Midges: Chironomidae and Related Diptera

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Abstract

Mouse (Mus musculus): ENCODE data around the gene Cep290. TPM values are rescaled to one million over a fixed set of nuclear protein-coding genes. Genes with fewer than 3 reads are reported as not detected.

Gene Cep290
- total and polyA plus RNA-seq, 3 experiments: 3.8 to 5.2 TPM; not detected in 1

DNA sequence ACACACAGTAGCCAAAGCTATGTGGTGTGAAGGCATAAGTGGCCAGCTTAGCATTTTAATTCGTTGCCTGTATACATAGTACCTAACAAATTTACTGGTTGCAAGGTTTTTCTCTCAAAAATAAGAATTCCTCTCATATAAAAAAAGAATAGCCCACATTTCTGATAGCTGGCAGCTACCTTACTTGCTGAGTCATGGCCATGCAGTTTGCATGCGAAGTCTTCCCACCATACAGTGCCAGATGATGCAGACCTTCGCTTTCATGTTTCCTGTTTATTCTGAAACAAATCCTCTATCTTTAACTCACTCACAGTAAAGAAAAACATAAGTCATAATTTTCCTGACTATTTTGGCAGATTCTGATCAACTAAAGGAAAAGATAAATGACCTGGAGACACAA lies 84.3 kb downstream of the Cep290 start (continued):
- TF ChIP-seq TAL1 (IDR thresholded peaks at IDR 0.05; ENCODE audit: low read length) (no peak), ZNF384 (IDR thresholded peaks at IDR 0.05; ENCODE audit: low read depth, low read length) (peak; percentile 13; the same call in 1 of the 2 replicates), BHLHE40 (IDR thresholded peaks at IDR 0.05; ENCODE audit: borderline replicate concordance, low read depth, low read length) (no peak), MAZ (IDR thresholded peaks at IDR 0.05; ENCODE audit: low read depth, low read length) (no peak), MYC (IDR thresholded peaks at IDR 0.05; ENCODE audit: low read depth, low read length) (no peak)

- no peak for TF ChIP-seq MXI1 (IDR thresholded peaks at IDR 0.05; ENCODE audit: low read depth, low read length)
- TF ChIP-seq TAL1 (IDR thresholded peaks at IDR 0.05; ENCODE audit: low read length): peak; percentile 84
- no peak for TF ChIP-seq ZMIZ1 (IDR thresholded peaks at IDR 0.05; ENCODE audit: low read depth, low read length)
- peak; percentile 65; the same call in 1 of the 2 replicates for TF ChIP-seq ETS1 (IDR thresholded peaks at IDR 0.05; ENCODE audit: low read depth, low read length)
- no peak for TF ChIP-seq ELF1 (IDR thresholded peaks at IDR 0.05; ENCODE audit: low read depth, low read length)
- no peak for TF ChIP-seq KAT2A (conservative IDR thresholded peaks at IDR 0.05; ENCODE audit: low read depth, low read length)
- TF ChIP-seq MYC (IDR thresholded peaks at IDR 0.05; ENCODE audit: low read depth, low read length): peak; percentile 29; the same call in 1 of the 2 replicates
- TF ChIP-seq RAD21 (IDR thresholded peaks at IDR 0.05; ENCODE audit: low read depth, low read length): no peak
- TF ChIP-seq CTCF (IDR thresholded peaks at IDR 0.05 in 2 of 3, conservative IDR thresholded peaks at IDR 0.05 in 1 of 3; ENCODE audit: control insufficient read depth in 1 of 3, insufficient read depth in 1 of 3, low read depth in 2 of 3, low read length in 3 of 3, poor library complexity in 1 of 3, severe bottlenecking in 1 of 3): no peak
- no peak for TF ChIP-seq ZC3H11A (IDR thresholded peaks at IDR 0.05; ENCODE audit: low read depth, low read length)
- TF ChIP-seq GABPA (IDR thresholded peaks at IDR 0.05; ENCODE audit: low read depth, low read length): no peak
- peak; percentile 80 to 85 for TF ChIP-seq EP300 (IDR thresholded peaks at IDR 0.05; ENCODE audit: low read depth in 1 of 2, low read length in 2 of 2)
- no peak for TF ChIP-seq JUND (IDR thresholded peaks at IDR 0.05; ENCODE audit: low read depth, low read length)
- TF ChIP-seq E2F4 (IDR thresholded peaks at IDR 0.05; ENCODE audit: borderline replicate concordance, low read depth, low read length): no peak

Among insects, the chitinous larval remains of the order Diptera (true flies) are most abundant in lake sediments, and thus have proven to be especially useful in palaeoenviron-mental studies. Within this large and diverse group, however, remains of the Chironomidae (non-biting midges) greatly exceed the remains of all other Diptera in abundance. Only a few other families—the Chaoboridae (phantom midges), the Ceratopogonidae (biting midges or “no-see-ums”), and the Simuliidae (black flies)—are sufficiently common to be of much interest to palaeoecologists. Each of these families is principally aquatic in its larval form, although the Ceratopogonidae and Chironomidae comprise some terrestrial or semi-terrestrial species. Head capsules are the principal remains of the Chironomidae, Ceratopogonidae and Simuliidae that can be recovered from lake sediments (Fig. 1a, b, c, d, f). Identification of the Chaoboridae relies instead upon the larval mandibles (Fig. le).